As you may have noticed, this is the approach we espouse at MiddlesexMD as well. Whether you use it for self-pleasure or to enhance variety during couple sex, it helps keep all your sexual organs responsive, hydrated, and healthy, and it puts women on an equal footing in the sexual sphere—we can take care of ourselves just like a man.
There is also something to be said for a healthy, shame-free enjoyment of sex and our own bodies. For an example, look no further than Betty.
When it comes to your clitoris, you have a lot more material to work with than you might think. In addition to the familiar tiny button (the glans), the clitoris is made up of a body, bulbs, and crura (or legs). Some people say it looks like an inverted tulip emoji; others like a high-tech boomerang or a wishbone.
With its thousands of nerve endings, the glans is the star of the show. But the rest of the clitoris has pleasure potential, as well. Menopause might be the perfect time to explore that potential. Estrogen production falls off during menopause, causing a woman to lose up to 80 percent of her genital volume. Less circulation means less sensation. Tapping all pleasure possibilities is a smart move.
Vibrators can help, but not all vibrators are designed for the full clitoris. The Sona Cruise is. It uses sonic waves and pulses to stimulate the entire clitoris, delivering consistent intensity in use for deep-tissue massage, which can produce a prolonged climax. It’s small and quiet, so it’s discreet. With its eight patterns and varying intensities, you can find the sensation you like. Easy-to-use controls let you adjust along the way.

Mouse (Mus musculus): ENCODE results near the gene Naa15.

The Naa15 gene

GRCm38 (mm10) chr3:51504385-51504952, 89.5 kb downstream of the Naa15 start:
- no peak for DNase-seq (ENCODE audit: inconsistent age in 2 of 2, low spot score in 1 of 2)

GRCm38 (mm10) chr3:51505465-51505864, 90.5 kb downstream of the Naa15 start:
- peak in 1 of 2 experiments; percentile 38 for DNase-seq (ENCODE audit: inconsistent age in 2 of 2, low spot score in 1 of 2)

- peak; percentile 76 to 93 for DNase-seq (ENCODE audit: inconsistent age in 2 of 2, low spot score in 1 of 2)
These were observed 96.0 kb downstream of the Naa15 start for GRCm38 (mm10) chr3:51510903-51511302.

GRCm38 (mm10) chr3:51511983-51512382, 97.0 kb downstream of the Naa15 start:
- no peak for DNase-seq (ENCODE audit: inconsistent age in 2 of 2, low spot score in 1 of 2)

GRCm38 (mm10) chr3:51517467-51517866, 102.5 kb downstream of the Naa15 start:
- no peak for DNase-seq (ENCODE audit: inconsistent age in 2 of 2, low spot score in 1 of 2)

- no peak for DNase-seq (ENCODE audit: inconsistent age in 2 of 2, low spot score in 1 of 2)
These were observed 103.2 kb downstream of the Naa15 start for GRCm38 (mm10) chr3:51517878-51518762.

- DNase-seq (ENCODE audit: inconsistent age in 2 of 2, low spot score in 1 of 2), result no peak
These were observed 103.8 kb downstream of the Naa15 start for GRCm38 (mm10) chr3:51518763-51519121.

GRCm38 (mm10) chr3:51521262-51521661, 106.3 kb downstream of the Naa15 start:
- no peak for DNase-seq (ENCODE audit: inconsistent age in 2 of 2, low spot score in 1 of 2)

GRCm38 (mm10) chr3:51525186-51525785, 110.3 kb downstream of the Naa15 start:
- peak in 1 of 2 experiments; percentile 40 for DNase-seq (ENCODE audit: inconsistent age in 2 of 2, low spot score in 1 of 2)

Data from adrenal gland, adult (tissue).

Explore and enjoy! When we consider that the full clitoris wasn’t mapped until 1998, we wonder what discoveries may await!
Note: The fabulous, anatomically correct pewter pendant was pointed out to me by a friend. It's made by Lennart and Josefine, of Sweden, and offered through their Etsy shop Farjil; their image used with permission. To see their full collection of nature- and anatomy-inspired jewelry, visit their online shop through this link: etsy.com/shop/Farjil
I have a friend who recently decided to stop dying her hair. “I’m tired of trying to ‘do young.’ I just want to ‘do me.’” When it comes to the way we look, it seems like there’s a fine line between being your best self and just being yourself.
To dye or not to dye used to be the only decision midlife women had to make, but now, if you have the interest, time, and money, you can lift and reshape any part of your body, from your derriere to your ears. That includes your lady parts.
In labiaplasty, the surgeon trims the inner lips surrounding the vagina (the labia minora) to make the entire area look smooth or removes the lips entirely (by the way, this will happen naturally with menopause, during which the labia tend to ‘melt away’). The surgeon can also tighten the vaginal opening, tweak the outer labia, reduce or remove the clitoral hood.